Adam Frank

Adam Frank is a contributor to the NPR blog 13.7: Cosmos & Culture. A professor at the University of Rochester, Frank is a theoretical/computational astrophysicist and currently heads a research group developing supercomputer code to study the formation and death of stars. Frank's research has also explored the evolution of newly born planets and the structure of clouds in the interstellar medium. Recently, he has begun work in the fields of astrobiology and network theory/data science. Frank also holds a joint appointment at the Laboratory for Laser Energetics, a Department of Energy fusion lab.

Frank is the author of two books: The Constant Fire, Beyond the Science vs. Religion Debate (University of California Press, 2010), which was one of SEED magazine's "Best Picks of The Year," and About Time, Cosmology and Culture at the Twilight of the Big Bang (Free Press, 2011). He has contributed to The New York Times and magazines such as Discover, Scientific American and Tricycle.

Frank's work has also appeared in The Best American Science and Nature Writing 2009. In 1999 he was awarded an American Astronomical Society prize for his science writing.

Here at 13.7: Cosmos & Culture, we strive to bring you only the finest, most complete "big answers" to life's enduring "big questions."

And when there is more than one point of view to be explored, we lock our jaws onto the issue like a metaphysical pit bull and stay that way until someone calls animal control on us. It is that relentless commitment to the truth that brings us back today to the eternal question of why, exactly, your butt doesn't fall through your chair.

Quick: List the first four words that pop into your mind when you hear NASA.

If you are like most folks, you hit some mix of astronauts, moon landings, space telescopes and Mars probes. Those are pretty positive images representing accomplishments we can all feel proud about.

Where did time come from? How did it start?

I don't mean cosmic time in a "Big Bang" kind of way. No, I mean something far more intimate.

Why Video Games Matter

Apr 28, 2015

Human beings are storytellers. This basic, constant instinct is evident throughout history — from creation narratives told around the night's fire to Greek playwrights to the first novels to the flickering images of early motion pictures.

When I was a young astrophysics grad student, I'd return home a couple of times a year. Eating dinner with some of my extended family, one of my great aunts would invariably ask why, at age 28, I was still in school.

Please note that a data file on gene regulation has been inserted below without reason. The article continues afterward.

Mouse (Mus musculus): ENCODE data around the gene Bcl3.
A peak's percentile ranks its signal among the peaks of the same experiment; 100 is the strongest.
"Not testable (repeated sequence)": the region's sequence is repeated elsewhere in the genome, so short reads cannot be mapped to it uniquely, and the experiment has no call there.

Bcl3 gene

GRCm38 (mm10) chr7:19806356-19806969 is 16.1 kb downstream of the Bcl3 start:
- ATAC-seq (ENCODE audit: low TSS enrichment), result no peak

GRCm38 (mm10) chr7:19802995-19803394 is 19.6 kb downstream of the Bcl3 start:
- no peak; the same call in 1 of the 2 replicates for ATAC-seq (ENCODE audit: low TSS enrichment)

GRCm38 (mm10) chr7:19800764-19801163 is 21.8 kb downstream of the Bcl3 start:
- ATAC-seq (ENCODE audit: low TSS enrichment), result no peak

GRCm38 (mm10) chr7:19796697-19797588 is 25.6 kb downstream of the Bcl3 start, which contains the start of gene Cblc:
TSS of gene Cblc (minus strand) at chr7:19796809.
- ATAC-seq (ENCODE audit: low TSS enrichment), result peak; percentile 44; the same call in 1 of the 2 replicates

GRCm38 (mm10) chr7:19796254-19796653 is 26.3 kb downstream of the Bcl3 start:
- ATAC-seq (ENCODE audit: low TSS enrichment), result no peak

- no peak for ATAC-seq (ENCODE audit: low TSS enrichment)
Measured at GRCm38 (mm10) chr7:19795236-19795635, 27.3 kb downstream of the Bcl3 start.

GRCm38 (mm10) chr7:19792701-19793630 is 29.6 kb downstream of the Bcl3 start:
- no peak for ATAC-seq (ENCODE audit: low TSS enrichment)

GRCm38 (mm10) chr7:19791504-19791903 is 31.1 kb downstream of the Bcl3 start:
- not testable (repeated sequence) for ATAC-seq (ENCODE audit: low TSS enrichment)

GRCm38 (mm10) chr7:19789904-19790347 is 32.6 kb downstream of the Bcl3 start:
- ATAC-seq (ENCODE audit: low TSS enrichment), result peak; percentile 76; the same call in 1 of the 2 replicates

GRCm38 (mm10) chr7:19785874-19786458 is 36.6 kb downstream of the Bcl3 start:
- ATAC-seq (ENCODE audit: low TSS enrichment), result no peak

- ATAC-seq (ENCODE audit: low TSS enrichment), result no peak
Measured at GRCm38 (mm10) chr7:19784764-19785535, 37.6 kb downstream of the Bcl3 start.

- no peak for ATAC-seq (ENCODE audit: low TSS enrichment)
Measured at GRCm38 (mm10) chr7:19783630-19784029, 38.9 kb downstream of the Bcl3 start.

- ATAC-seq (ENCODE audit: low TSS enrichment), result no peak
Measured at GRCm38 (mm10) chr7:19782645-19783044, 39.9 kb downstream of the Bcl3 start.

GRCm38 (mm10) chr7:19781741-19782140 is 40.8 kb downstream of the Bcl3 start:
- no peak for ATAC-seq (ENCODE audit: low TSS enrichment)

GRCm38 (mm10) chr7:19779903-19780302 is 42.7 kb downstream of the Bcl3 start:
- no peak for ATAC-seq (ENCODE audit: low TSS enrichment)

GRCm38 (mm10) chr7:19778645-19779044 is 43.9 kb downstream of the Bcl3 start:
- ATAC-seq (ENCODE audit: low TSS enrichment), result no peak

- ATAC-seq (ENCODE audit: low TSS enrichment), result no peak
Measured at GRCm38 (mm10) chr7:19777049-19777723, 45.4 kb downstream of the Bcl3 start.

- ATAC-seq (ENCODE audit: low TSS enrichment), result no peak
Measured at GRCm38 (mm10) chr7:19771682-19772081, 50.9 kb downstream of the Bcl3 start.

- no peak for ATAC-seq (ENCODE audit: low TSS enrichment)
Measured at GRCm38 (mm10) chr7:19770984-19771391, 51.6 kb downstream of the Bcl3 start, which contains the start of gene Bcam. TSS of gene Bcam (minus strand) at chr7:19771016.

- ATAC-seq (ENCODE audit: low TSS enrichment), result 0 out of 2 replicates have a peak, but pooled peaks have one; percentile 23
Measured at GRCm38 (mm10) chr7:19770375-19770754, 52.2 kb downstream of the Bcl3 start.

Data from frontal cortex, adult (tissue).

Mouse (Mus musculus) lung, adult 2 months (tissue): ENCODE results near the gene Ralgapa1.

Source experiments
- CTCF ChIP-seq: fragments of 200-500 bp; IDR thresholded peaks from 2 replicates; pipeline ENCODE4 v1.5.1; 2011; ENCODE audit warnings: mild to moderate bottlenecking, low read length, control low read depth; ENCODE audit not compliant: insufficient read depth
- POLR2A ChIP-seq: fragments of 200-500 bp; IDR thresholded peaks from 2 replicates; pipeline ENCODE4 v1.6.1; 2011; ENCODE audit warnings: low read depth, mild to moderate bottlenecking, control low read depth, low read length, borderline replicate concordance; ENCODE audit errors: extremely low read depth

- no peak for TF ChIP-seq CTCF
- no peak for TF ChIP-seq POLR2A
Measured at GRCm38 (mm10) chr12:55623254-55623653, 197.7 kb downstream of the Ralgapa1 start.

I'd tell her about my work studying the evolution of stars — how they're born, how they die. But no matter how poetic or uplifting I tried to make my explanations, she'd always bring the conversation to an abrupt halt with the same question: "So what's it good for?"

Then they launched the Hubble Space Telescope.

Right now, at this very moment, you are submerged in an invisible sea of information. Thoughts, ideas, ambitions and instructions — they are whispering past and through you on waves of modulated electromagnetic energy. From wireless Internet to satellite TV, you are bathed in an endless stream of purposeful, intentional signal.

Everyone knows that space is big and empty. To paraphrase Douglas Adams, author of Life, The Universe and Everything: "Space is big. Really big. You just won't believe how vastly, hugely, mind-bogglingly big it is. I mean, you may think it's a long way down the road to the pharmacy, but that's just peanuts to space."

The night sky carries the weight of many meanings for humanity. It's the home of the gods (or God). It's the essence of distance. It's the embodiment of infinities.

Let's begin with your great-great-great-etc.-grandparents. I'm talking eight or nine of those "greats," meaning your ancestors living around the first decades of the 1800s.

There is a TV show dedicated to big ideas. There is a website just for big thinking and another for big questions. The search for "big truths" seems pretty popular right now.

When Charles Darwin first taught us how to think about evolution, he also was teaching us to think about time. By allowing natural selection to work over millions of years, what might seem like a divine miracle (the creation of a new kind of animal) became something much more grounded (though equally wondrous).

On Sunday, The New York Times ran a damning story about Wei-Hock "Willie" Soon, a scientist who's played an outsized role in the public debate over climate change.

Shock, Awe And Science

Feb 17, 2015

Imagine you walked outside one morning and there was a 30,000-pound cat sitting in your front yard. Imagine that, on the way to work, you walked past a mushroom the size of a house. Imagine that, in the midst of all the mundane, day-to-day things you take for granted, something utterly new — and utterly unexpected — plopped itself into your reality.

There are many invisible realities that lie hidden from us. Some things happen too fast for us to see. Some things are too small to see. Some things are too far away. Some things, however, are right in front of us, but we are just in the wrong position to get a clear view.

When I was kid, there was this commercial that became a 1970s version of a meme. In it, Mother Nature is seen in a forest with a gathering of animals telling fairytales about Goldilocks eating porridge covered with sweet butter. When informed that her porridge is, in fact, slathered in Chiffon margarine and not butter, Mother Nature becomes enraged. As the sky darkens and the clouds rumble, she snarls, "It's not nice to fool Mother Nature!"

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